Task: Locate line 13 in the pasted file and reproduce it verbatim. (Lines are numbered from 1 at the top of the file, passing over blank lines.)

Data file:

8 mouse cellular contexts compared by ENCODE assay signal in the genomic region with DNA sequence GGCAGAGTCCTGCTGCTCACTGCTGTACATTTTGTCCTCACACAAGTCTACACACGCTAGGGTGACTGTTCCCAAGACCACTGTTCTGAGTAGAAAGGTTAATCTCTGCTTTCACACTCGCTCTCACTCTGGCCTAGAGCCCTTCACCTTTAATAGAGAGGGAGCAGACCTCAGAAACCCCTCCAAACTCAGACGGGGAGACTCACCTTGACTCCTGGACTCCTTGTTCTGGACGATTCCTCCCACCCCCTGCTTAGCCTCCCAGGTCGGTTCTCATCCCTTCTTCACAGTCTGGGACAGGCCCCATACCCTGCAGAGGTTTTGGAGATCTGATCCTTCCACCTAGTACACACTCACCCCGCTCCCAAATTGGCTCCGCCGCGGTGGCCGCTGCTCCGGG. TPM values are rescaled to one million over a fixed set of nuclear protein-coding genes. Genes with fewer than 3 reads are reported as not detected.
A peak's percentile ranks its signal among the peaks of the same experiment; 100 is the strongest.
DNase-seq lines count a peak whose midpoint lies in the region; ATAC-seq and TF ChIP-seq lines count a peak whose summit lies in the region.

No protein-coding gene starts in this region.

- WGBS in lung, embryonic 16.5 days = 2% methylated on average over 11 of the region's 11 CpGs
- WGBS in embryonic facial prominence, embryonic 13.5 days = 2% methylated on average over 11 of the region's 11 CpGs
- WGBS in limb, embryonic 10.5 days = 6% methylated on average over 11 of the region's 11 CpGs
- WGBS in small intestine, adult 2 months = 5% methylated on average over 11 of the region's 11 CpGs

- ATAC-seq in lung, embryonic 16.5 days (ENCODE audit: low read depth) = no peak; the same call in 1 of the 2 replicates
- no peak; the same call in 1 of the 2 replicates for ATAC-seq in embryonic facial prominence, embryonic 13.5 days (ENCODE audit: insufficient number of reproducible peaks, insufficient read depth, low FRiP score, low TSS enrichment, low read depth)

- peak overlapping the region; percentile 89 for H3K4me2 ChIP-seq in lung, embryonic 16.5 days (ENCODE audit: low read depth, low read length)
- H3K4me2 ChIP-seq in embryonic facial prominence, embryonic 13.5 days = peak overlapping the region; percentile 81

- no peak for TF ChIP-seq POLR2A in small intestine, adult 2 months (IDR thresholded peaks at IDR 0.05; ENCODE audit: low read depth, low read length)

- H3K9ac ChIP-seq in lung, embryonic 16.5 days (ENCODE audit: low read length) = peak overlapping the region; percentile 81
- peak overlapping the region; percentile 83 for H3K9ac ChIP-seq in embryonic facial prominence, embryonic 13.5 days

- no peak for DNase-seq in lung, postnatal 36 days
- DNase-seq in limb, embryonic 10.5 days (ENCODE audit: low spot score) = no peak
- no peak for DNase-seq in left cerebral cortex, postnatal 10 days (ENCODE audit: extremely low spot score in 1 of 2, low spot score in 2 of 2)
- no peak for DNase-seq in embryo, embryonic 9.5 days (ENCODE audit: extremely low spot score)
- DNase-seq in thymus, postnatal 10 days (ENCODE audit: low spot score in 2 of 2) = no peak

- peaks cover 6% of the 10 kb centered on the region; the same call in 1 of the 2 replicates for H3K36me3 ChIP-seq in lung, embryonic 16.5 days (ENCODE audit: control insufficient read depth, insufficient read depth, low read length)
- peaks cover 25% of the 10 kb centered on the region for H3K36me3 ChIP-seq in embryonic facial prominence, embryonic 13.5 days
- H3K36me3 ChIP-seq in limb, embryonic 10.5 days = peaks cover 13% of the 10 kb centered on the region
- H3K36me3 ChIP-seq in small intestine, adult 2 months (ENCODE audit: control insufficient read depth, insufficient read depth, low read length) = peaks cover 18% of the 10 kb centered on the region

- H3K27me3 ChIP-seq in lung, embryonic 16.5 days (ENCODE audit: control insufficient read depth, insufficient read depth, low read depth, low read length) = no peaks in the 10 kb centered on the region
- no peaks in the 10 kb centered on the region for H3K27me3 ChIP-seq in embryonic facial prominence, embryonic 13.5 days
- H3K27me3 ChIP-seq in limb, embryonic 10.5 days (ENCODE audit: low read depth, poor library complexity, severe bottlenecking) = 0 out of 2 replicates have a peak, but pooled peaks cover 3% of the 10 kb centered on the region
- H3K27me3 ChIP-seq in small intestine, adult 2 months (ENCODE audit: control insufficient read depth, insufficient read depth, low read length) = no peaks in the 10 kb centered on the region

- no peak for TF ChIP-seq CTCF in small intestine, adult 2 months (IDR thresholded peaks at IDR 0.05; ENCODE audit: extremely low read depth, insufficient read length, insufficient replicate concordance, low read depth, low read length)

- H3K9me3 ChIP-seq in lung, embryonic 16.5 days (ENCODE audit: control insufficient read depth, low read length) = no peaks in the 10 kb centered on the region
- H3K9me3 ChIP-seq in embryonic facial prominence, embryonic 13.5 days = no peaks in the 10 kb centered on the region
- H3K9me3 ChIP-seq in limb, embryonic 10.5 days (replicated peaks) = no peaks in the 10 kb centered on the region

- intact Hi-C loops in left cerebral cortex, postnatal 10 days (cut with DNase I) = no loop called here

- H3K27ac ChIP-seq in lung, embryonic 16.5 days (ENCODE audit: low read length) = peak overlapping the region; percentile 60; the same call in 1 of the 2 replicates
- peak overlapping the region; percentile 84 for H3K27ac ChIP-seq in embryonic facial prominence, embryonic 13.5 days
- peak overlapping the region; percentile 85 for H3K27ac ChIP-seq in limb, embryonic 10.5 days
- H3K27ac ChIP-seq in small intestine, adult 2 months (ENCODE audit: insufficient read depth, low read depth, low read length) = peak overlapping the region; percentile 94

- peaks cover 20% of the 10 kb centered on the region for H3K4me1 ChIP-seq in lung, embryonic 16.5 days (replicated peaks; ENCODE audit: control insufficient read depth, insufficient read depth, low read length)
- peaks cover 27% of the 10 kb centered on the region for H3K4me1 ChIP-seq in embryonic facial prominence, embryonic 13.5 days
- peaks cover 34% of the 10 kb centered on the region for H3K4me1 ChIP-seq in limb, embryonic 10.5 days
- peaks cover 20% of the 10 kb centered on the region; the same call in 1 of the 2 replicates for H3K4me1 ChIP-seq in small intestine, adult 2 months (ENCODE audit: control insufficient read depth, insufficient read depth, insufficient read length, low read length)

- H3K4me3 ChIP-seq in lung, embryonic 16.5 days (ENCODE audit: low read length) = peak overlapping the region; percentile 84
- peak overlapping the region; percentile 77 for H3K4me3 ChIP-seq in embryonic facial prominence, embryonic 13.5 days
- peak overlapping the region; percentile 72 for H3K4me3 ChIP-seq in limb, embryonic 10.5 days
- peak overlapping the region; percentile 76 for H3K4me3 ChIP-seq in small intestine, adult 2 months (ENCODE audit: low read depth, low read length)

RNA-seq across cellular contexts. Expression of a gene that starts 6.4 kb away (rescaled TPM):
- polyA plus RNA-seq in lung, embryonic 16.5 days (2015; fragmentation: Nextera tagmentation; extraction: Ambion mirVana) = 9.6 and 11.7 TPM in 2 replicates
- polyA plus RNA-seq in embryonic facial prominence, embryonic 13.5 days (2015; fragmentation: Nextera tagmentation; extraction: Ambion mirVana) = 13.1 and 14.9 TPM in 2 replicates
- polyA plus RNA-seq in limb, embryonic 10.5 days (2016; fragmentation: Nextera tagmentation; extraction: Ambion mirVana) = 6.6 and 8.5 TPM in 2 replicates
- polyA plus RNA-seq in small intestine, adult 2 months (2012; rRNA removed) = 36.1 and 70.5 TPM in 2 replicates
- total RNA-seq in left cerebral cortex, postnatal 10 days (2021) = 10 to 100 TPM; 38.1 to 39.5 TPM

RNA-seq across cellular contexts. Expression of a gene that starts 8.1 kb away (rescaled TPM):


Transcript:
- no peak for TF ChIP-seq POLR2A in small intestine, adult 2 months (IDR thresholded peaks at IDR 0.05; ENCODE audit: low read depth, low read length)